US Navy Chief of Naval Operations Adm. Mike Gilday greeted the British First Lord of the Sea and Chief of Naval Staff Adm.
During the two-day visit which included an honorary ceremony and discussions between the British delegation and senior US Navy leaders, the two naval chiefs focused on expanding and strengthening security efforts maritime together.
âOur alliance with the UK is an anchor of peace and stability across the world,â said Gilday. âBuilding on our shared history and our commitment to a common free and open maritime community, our two navies will continue to sail together well into the future. By continuing to work closely with Admiral Radakin and the Royal Navy today, we will undoubtedly increase our interoperability for decades to come.
Radakin echoed Gilday’s sentiment.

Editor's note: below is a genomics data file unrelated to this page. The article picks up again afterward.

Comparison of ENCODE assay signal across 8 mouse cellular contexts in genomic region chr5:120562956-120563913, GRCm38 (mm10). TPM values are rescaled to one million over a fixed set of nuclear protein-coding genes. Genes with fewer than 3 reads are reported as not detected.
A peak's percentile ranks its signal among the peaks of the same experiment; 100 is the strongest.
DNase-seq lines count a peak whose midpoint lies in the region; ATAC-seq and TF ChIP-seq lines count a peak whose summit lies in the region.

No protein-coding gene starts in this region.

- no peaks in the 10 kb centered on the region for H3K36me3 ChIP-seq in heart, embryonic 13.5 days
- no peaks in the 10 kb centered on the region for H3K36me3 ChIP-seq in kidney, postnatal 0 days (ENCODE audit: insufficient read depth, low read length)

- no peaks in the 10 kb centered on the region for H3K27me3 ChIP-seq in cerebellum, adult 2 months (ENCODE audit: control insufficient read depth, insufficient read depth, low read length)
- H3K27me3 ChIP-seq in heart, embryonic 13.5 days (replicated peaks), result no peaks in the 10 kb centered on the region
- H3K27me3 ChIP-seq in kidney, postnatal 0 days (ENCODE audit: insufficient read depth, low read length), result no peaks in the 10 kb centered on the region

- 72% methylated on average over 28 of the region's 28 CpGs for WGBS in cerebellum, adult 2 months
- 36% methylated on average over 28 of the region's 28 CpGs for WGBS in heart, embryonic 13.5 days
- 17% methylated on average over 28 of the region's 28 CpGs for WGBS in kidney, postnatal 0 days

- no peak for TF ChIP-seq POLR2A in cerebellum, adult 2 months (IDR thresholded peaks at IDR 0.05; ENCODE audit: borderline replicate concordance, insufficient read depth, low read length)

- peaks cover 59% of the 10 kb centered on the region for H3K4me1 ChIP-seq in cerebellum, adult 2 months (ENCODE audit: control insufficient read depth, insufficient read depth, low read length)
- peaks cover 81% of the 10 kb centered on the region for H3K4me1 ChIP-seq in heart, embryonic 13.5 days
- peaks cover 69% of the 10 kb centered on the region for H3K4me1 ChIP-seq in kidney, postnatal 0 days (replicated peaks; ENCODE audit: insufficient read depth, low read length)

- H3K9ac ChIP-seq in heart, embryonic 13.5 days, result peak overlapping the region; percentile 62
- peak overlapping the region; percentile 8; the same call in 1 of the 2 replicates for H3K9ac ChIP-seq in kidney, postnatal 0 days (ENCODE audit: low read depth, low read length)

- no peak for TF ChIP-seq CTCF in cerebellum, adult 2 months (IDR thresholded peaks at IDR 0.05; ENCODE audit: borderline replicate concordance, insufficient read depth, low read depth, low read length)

âThe ties between our two nations are deep and historical, but they do not only concern history books: they endure and develop. We have a close working relationship in the Middle East, where our head office is co-located; in the Caribbean, we have had US Coast Guard law enforcement detachments on board our ships for many years, we have operated for decades in tandem in the Atlantic and we have a common vision multilateralism and support for the rules-based international system.
The United States Navy and the British Royal Navy regularly operate together around the world, including the Atlantic, Persian Gulf, and Indo-Pacific. More recently, the Royal Navy announced on April 26 that the HMS Queen Elizabeth Strike Group (R08) will deploy to visit more than 40 countries from the North Atlantic to the Western Pacific. The Arleigh Burke-class guided missile destroyer USS The Sullivans (DDG 68) will deploy as part of the strike group, along with a squadron of F-35s from the United States Marine Corps. The inclusion of US forces in the strike group will enhance expeditionary capabilities and interoperability among NATO allies, demonstrating the US commitment to the NATO alliance.